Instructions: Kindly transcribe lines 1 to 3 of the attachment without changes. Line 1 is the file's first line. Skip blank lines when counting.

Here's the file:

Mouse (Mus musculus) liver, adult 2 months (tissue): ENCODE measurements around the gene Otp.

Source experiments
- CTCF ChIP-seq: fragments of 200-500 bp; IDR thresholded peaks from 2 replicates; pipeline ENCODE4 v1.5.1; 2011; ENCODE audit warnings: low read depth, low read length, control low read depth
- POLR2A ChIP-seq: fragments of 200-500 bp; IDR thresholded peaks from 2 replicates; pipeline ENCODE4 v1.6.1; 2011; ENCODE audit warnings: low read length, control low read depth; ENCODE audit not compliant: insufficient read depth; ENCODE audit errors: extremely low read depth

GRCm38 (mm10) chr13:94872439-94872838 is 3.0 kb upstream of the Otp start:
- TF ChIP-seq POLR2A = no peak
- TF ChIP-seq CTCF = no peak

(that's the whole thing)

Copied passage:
Mouse (Mus musculus) liver, adult 2 months (tissue): ENCODE measurements around the gene Otp.

Source experiments
- CTCF ChIP-seq: fragments of 200-500 bp; IDR thresholded peaks from 2 replicates; pipeline ENCODE4 v1.5.1; 2011; ENCODE audit warnings: low read depth, low read length, control low read depth